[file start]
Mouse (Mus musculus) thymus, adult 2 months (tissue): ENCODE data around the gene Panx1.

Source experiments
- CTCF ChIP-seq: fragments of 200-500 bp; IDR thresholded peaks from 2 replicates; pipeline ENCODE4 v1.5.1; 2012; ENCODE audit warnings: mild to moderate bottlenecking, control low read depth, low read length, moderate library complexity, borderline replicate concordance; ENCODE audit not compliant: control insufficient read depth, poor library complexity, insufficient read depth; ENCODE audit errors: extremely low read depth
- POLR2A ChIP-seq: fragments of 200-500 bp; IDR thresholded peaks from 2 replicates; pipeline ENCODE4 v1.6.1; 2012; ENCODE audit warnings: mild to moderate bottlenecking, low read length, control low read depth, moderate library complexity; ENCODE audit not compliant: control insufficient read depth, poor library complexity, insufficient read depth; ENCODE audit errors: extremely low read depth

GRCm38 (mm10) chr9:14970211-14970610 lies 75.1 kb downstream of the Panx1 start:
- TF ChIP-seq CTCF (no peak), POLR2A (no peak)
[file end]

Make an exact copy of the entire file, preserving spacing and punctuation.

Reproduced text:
Mouse (Mus musculus) thymus, adult 2 months (tissue): ENCODE data around the gene Panx1.

Source experiments
- CTCF ChIP-seq: fragments of 200-500 bp; IDR thresholded peaks from 2 replicates; pipeline ENCODE4 v1.5.1; 2012; ENCODE audit warnings: mild to moderate bottlenecking, control low read depth, low read length, moderate library complexity, borderline replicate concordance; ENCODE audit not compliant: control insufficient read depth, poor library complexity, insufficient read depth; ENCODE audit errors: extremely low read depth
- POLR2A ChIP-seq: fragments of 200-500 bp; IDR thresholded peaks from 2 replicates; pipeline ENCODE4 v1.6.1; 2012; ENCODE audit warnings: mild to moderate bottlenecking, low read length, control low read depth, moderate library complexity; ENCODE audit not compliant: control insufficient read depth, poor library complexity, insufficient read depth; ENCODE audit errors: extremely low read depth

GRCm38 (mm10) chr9:14970211-14970610 lies 75.1 kb downstream of the Panx1 start:
- TF ChIP-seq CTCF (no peak), POLR2A (no peak)